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Anonymous hacking group member pleads ‘not guilty’ in police website attack

An Ohio man reportedly associated with Anonymous pleaded not guilty on Monday to charges of hacking two Utah police websites.

An Ohio man has been arrested and charged with two counts of computer intrusion for the website attacks targeting...

the Utah Chiefs of Police Association and the Salt Lake City Police Department in January.

They’re going to wreak some havoc, and it makes everyone miserable; but if part of their goal is to get publicity, they leave too many trails and eventually get caught.

Pete Lindstrom, VP of Research, Spire Security

According to the Associated Press, the man is reportedly a member of CabinCr3w, an offshoot of the Anonymous hacking collective. The FBI was able to trace a Twitter account that had been used to take credit for the breaches and communicate with reporters in Salt Lake City about the events to a workplace computer used by John Anthony Borell III.

Borell was arrested and detained in a halfway house in Ohio before appearing in court in Salt Lake City on Monday, where he pleaded “not guilty.” If convicted, he could be subject to up to 10 years in prison and a $250,000 fine.

The attacks yielded the personal information of police officers and citizens who had complained about local illegal activity, including phone numbers and addresses. The Salt Lake City Police Department’s website was restored after $33,000 was spent on repairs and new security measures.

The sites were hacked at around the same time as other attacks on police websites occurred across the United States and in Greece.

Experts: Hacktivism trend to continue
Law enforcement agencies haven’t been the only recent targets, however. The 2012 Verizon Data Breach Investigations Report revealed a massive upswing in “hacktivism” in 2011. Despite the arrests made internationally of individuals connected to groups such as the Anonymous hacking group and LulzSec earlier this year, hacktivists have continued to act and experts expect that will be a continuing trend.

“It’s inevitable that at least some of the people involved with the ‘hacktivists,’ if you would, are going to get caught,” said Andrew Storms, director of security operations at nCircle Network Security. However, he added, that won’t likely stop the groups. “There are enough people out there interested in helping out that there will always be a line of people willing to step up,” he said.

Storms also believes this migration to hacktivism is part of a natural evolution of activism. “There have always been activists,” he said, and there’s no reason to believe they wouldn’t start using available technology to benefit them just like any other group. Major companies, governments and criminals alike have updated their systems and processes, so it makes sense that the financially, politically and socially active have, too.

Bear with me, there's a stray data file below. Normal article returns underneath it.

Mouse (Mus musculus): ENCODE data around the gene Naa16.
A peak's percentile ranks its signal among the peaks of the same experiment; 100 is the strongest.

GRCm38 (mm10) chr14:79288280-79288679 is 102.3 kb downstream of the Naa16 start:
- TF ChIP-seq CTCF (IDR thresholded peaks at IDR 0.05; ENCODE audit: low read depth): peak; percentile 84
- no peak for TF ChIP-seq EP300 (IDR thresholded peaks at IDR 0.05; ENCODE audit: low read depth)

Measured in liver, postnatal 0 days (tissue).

Businesses and governments have been attempting to keep up with cybercriminals intent on making money through breaches for years. The difference now is that businesses and governments have to learn how to prepare for attacks by groups who aren’t looking to profit.

While cybercriminals commonly use automated attacks to collect information such as payment card or bank account numbers, hacktivists focus more on personal information about employees, customers, partners or system architectures, and publish it with no monetary benefit. Storms said that if a company wasn’t posed to protect financial information, they’re already behind when it comes to defending against hacktivists.

“What’s different here is that the actions have garnished so much news, everyone knows about it. … Really what it’s done is it heightened the awareness,” said Storms, which is good, because that facilitates communication between IT/security professionals and business executives on how important it is to keep security updated and progressing as often as possible.

One specific way companies can prepare is through situational awareness, said Pete Lindstrom, vice president of research at Spire Security. Victims of breaches need to learn as much about their attackers as possible, from the IP address used to the physical location of the attacker, and share it with other organizations so their systems can be monitored for similar activity.

Research from compiled data like the Verizon DBIR and IP reputation information is becoming more crucial in a new wave of security efforts.

“Stuff we’ve done piecemeal in the past is now becoming more mature for folks to try to identify this threat,” Lindstrom said.

He’s confident that police action against those involved is good news. Although hacktivists will continue to function, they’ll also continue to be caught as a result of the nature of their goals.

“They’re going to wreak some havoc, and it makes everyone miserable; but if part of their goal is to get publicity, they leave too many trails and eventually get caught,” he said.

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